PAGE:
Thursday 26 April 2018

Robot surgeons 'slower and more expensive' than humans

Robotic surgery has increased substantially in Britain's NHS since the first machines were installed a decade ago (stock picture)
Robotic surgery has increased substantially in Britain's NHS since the first machines were installed a decade ago (stock picture)

Sarah Knapton

Humans still make better surgeons than robots, carrying out operations in a shorter time yet making no more mistakes, a new study suggests.

Robotic surgery has increased substantially in Britain's NHS since the first machines were installed a decade ago, and it is commonly used for prostate, bladder and kidney removal, as well as for cutting out tumours.

It was hoped that robots would be more accurate, dexterous and quicker than humans, but a new study has shown that they do not improve outcomes for patients, and operations take longer.

Human surgeons are quicker than robots and have the same outcomes.

Researchers at Stanford University School of Medicine in the United States reviewed nearly 25,000 operations across 416 American hospitals which were carried out between 2006 and 2012.

They found that just 28pc of kidney removal patients who had keyhole surgery performed by a human surgeon were under the knife for more than four hours, compared to 46pc of those who were operated on robotically.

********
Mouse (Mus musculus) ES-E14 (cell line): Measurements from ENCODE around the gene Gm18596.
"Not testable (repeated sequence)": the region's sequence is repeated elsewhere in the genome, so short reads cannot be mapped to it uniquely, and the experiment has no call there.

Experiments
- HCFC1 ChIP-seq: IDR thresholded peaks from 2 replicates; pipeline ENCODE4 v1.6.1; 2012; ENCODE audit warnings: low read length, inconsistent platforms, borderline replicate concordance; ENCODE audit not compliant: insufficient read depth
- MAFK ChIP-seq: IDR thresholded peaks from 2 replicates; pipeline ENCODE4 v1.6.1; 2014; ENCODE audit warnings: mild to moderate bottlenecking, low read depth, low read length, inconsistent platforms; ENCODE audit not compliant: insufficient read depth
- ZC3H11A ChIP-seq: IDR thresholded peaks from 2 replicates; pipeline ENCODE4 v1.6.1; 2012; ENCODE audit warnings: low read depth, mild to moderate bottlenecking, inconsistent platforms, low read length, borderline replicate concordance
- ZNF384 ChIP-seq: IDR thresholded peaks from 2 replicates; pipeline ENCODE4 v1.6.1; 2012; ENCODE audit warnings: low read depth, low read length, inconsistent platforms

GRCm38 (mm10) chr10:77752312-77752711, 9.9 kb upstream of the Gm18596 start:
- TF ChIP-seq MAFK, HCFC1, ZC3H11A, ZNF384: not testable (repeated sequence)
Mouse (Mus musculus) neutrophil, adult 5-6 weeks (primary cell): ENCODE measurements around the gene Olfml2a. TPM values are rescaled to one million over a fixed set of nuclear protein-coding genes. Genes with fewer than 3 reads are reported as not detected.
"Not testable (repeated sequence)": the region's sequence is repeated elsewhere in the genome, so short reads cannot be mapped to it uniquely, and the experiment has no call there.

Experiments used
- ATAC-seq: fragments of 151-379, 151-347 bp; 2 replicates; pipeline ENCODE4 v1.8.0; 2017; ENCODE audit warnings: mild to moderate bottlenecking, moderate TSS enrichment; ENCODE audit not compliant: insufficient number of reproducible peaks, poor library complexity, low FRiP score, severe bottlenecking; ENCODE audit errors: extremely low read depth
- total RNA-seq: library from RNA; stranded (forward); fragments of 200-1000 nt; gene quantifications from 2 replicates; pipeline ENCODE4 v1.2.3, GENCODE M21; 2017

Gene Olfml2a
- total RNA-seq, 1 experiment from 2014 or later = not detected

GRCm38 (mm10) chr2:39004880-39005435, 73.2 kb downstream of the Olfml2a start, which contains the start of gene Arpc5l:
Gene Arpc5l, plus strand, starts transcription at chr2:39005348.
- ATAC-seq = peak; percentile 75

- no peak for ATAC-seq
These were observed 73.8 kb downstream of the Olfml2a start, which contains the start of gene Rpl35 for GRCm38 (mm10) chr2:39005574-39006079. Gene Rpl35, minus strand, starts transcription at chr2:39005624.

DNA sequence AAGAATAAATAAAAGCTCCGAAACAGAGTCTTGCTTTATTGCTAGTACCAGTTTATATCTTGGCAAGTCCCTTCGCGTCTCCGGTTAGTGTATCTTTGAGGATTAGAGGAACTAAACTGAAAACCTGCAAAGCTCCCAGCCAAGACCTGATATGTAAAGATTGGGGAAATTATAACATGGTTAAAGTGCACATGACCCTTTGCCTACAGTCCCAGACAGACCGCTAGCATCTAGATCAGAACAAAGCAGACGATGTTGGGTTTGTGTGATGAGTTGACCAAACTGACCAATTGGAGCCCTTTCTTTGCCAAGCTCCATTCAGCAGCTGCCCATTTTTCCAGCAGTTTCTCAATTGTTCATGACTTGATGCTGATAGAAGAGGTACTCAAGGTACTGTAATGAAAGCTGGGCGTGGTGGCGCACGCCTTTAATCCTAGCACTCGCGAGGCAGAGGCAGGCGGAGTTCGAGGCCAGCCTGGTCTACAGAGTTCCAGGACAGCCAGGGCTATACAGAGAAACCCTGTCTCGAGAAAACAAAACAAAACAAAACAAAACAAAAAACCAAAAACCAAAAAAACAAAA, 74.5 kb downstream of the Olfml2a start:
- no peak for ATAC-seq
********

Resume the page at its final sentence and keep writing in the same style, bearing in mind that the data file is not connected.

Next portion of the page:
Robotic surgery was also around €2,200 more expensive per patient.

Dr Benjamin Chung, an associate professor of urology at Stanford University, said: "We found that, although there was no statistical difference in outcome or length of hospital stay, the robotic-assisted surgeries cost more and had a higher probability of prolonged operative time."

There are now around 60 'da Vinci' machines in British hospitals offering assistive robotic surgery.

Costing around £1m (€1.12m) each, the robotic machines offer enhanced 3D vision and specialised instruments, such as tiny cameras and ultra-small tools.

The researchers said that robots were undoubtedly helpful in tricky operations, which require a high degree of delicate manoeuvring, or extensive internal stitching.

But for less technically challenging surgery, such as the removal of a whole kidney, the new study shows that human surgeons were likely to be better.

Although the authors said it was possible that the operating time would decrease and that the cost differences between the two procedures would narrow over time, for now, the results showed that robot-assisted surgery was not always the right choice.

"There is a certain incentive to use very expensive equipment," added Dr Chung.

"But it is also important to be cognisant as to how our healthcare money is being spent.

"Although robotic surgery has some advantages, are those advantages relevant enough in this type of case to justify an increase in cost?"

The new research was published in the 'Journal of The American Medical Association'. (© Daily Telegraph, London)

Telegraph.co.uk

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